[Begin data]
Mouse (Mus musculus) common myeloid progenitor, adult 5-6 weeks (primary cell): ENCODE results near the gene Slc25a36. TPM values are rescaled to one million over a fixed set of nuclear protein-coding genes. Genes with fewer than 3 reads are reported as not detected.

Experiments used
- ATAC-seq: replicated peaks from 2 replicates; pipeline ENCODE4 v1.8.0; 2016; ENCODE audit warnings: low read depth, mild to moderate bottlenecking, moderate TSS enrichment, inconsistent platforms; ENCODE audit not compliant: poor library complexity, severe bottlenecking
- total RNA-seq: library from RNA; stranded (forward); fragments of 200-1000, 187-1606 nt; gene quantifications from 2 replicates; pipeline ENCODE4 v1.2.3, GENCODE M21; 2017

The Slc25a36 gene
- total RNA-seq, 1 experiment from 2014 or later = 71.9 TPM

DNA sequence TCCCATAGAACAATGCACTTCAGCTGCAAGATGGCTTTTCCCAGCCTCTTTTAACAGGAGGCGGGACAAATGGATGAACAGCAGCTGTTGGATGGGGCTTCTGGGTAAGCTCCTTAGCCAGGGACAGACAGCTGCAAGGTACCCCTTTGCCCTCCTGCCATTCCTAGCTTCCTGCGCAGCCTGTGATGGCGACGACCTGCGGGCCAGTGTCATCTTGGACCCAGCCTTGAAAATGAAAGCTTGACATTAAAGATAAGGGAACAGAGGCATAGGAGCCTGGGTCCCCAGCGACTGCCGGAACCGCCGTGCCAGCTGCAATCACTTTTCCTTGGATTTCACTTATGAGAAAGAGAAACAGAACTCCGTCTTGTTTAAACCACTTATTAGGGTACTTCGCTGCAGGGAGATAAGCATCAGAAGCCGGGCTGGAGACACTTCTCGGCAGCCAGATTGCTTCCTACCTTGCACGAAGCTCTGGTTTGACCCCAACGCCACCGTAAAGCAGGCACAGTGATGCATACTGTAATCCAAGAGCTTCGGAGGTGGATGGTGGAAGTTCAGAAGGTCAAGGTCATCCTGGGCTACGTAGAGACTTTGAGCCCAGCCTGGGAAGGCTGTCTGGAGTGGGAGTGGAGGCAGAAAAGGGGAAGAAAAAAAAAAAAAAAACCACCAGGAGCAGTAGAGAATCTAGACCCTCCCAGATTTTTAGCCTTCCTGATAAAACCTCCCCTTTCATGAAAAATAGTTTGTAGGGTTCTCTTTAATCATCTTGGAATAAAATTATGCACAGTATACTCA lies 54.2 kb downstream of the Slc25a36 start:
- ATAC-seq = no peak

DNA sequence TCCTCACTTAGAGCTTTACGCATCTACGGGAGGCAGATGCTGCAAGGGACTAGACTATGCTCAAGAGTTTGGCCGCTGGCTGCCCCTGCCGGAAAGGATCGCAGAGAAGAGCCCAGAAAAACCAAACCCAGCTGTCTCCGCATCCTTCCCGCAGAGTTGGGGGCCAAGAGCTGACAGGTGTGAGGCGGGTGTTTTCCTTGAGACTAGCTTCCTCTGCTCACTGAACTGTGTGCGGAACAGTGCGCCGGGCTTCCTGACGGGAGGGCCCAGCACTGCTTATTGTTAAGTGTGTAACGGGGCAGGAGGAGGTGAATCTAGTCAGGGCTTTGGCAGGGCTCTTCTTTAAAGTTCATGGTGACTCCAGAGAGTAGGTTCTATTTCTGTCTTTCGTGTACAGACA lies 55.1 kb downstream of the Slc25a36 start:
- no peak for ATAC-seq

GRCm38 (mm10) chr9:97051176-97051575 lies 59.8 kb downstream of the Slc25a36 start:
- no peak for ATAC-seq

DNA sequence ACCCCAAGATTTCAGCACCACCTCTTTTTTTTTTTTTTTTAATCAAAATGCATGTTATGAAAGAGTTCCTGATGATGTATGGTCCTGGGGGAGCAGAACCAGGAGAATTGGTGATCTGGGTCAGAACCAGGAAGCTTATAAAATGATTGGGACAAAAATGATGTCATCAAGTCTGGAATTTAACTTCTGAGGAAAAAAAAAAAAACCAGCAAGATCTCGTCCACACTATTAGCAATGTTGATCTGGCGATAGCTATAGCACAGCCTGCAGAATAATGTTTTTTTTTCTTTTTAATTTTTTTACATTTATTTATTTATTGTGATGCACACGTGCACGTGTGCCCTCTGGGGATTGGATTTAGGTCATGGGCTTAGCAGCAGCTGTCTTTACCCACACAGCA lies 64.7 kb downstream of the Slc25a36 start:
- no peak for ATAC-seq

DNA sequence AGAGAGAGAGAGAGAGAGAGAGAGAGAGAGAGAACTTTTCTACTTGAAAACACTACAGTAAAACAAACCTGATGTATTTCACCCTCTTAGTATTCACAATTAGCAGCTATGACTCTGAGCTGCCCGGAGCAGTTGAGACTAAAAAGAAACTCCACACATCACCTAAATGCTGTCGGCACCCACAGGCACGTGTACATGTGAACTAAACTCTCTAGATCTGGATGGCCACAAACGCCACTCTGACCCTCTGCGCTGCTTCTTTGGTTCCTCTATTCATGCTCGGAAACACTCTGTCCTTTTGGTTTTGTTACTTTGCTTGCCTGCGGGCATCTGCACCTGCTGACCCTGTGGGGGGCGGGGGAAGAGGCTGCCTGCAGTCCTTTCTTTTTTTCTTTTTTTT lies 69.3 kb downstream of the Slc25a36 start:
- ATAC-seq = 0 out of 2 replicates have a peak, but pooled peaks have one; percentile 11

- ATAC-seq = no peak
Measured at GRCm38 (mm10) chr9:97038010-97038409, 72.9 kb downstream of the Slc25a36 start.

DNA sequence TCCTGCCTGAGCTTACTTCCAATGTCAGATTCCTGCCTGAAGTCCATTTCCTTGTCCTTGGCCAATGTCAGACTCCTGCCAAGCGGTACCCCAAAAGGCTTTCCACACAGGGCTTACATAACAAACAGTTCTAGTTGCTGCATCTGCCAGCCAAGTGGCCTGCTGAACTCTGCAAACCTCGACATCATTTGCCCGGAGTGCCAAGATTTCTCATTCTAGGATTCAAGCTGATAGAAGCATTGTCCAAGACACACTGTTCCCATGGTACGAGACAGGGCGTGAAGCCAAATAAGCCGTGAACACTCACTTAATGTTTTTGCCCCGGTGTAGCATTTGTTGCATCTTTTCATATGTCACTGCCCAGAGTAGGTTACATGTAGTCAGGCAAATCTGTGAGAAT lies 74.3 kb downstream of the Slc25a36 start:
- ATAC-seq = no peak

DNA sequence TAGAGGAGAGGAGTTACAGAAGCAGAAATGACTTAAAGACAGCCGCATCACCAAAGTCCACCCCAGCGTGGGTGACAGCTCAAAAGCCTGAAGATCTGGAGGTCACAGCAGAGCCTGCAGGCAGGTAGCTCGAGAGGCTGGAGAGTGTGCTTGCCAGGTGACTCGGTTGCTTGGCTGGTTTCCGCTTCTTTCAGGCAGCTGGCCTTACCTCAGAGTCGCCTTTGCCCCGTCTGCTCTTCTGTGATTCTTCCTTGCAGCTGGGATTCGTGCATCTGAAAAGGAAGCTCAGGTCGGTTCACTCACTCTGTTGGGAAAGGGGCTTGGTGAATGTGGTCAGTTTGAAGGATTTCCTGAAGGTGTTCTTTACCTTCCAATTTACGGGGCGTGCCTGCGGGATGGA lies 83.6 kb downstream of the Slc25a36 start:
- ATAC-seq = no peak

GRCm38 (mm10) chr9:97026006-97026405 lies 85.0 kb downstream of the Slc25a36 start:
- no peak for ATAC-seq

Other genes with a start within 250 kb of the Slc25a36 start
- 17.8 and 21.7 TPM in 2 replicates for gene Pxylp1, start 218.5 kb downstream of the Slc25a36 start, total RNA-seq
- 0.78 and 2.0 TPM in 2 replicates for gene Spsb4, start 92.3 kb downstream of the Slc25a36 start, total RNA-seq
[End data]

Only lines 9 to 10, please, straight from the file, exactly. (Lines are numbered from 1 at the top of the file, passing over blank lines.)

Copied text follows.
DNA sequence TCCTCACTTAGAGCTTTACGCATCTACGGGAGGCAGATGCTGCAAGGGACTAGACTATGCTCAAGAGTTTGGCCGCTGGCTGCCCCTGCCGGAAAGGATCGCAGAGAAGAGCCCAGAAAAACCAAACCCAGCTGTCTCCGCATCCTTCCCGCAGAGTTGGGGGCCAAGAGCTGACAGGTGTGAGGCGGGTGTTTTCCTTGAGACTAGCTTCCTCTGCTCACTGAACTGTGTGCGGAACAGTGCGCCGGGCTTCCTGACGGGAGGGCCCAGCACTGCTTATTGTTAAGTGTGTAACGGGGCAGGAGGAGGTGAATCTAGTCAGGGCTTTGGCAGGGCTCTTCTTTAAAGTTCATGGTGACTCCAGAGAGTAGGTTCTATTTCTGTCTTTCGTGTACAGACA lies 55.1 kb downstream of the Slc25a36 start:
- no peak for ATAC-seq